The options for getting from the Kazakh capital of Nur-Sultan to Almaty, with Almaty's airport shut, aren't great. Eighteen hours by car or a 15 hour train ride. Except there aren't enough seats on the faster train so it ends up being 20.
Outside, the Kazakh Steppe region flashes past, frozen, featureless and muddy. This part of the world has a habit of massively over-heating its interiors when it's cold outside and in those stifling train compartments, even the frozen Steppe seems appealing.
Almaty is back on its feet and on the move. The train station is bustling. Traffic is in full flow.
We see shop-sellers glued to their phones, catching up after six days of internet outage. It's the same story for a lot of the contacts we call.
One says: "I can't meet today, I've only just got back online - I've a lot of catching up to do!"
And of course, there's the 11pm curfew. The whole country is still under a state of emergency. Alcohol isn't available to buy in shops. Our hotel has its own curfew of 8pm and there are no lights in the lobby. We thought we'd come to the wrong place.
Almaty's residents are emerging, blinking into the streetlight.
'It was foreigners'
Bekzat Malkashdarova sings as she walks down the central Arbat street where six days ago looters were raiding the city's top department store.
I ask her how the past week's been.
"We were at home the whole time, without internet but we did have enough food," she says.
"We've only started coming out the last day or so."
President Tokayev has called last week's unrest a coup, an act of aggression against the state of Kazakhstan by international terrorists. I want to know whether people believe him.
"It wasn't Kazakhs, it was foreigners," says one shop assistant we ask.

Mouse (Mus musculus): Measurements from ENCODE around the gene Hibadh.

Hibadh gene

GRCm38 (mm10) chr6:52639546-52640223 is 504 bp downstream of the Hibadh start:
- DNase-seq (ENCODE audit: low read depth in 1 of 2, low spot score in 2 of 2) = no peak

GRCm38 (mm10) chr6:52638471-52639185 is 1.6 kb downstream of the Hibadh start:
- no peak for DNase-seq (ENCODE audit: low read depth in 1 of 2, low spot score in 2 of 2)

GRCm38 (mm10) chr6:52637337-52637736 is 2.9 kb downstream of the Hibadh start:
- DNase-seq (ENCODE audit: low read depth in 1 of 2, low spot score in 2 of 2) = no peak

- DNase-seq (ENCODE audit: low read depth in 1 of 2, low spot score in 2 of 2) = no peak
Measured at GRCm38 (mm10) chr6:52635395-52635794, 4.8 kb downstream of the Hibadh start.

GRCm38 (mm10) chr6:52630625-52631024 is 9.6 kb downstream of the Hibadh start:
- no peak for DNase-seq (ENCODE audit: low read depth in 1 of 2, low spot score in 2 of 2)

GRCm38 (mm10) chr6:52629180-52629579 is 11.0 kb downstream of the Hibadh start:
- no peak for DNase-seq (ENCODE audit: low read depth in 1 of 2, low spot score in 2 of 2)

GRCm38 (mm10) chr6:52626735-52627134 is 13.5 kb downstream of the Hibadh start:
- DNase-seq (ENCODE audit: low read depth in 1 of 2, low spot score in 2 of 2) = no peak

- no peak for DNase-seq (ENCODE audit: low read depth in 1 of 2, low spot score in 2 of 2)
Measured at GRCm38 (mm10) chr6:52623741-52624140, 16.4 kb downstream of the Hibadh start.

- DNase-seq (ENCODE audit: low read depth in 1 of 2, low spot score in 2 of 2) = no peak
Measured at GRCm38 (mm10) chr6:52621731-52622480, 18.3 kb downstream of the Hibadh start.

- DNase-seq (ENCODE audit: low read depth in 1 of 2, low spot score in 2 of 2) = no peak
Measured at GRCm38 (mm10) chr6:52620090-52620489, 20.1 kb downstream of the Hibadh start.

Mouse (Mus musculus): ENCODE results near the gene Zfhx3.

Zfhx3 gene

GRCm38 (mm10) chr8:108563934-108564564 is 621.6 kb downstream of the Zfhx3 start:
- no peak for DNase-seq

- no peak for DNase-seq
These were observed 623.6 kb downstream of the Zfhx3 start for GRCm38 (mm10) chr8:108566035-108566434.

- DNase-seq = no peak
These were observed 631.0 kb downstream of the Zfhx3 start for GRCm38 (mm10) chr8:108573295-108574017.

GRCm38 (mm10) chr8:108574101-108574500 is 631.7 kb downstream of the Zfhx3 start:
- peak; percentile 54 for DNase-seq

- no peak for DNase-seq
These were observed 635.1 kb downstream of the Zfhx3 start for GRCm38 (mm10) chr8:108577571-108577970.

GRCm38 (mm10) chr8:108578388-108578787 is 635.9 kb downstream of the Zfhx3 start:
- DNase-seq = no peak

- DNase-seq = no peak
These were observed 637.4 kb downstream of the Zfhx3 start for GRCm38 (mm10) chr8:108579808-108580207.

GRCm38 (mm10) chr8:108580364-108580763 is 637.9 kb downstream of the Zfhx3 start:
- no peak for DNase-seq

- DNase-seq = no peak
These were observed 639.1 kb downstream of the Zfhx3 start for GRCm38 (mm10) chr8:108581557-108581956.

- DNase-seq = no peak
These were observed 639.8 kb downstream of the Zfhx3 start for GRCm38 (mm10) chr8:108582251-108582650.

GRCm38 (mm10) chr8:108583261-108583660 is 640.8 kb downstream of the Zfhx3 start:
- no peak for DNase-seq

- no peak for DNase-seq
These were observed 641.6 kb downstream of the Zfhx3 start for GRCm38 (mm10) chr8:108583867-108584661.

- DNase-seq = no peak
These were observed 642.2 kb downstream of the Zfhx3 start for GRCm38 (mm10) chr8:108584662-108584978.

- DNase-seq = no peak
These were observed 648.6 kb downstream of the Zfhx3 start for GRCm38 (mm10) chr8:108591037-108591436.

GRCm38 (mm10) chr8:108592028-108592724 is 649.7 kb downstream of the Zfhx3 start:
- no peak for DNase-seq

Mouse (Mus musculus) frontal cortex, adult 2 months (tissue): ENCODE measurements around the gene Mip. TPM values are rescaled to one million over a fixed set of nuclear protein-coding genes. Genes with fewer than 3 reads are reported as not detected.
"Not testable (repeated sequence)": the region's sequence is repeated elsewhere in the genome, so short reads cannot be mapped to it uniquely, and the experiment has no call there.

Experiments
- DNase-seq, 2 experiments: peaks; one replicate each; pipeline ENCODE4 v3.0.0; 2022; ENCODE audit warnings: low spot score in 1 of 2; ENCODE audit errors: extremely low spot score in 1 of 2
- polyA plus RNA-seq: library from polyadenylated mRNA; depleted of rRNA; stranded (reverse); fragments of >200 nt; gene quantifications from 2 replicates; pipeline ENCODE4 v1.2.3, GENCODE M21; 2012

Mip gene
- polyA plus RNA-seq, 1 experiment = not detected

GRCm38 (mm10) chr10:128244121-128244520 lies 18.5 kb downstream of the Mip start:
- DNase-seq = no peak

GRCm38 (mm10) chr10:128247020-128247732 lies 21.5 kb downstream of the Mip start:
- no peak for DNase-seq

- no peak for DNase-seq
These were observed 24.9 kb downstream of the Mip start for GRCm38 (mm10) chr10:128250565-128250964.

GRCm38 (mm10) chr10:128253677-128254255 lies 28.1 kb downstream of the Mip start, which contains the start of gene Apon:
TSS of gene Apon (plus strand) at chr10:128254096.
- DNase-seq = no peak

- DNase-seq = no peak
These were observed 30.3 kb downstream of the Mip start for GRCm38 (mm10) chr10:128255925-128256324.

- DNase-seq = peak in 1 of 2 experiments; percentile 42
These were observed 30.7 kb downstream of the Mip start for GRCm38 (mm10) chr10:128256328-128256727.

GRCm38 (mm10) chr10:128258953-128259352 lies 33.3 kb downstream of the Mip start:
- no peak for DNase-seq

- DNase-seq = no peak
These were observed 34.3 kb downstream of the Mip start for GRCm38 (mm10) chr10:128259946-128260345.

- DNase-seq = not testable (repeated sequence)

Our driver also thinks it's entirely possible. It seems the president's justification for calling on Russia's help to get him out of a very tight corner has a receptive audience.
A system which allowed a few individuals to gain untold wealth
"It was a coup orchestrated by the security services," says Fyodor, a homeless man who's desperate to talk.
He's a builder but has spent the last six years on the street and he understands why people went out to protest.
"People are poor here," he says.
"There are no properly paid jobs but there are jobs which are paid pennies."
President Tokayev has criticised his predecessor, long-time Kazakh leader Nursultan Nazarbaev, for presiding over a system which allowed a few individuals to gain untold wealth, even by international standards.
He has called on them to pay their dues to the people.
The question is how far Kassym-Jomart Tokayev is a part of that system himself. Whether this new year rupture has the ability to grow roots or if Kazakhstan will revert to more of the same.
In the meantime there are 10,000 people who won't sleep at home tonight, detained - some missing - for participating in the protests. And there are the families of the 164 people reported dead in the violence, including a four-year-old girl.
For them, nothing will ever be the same again.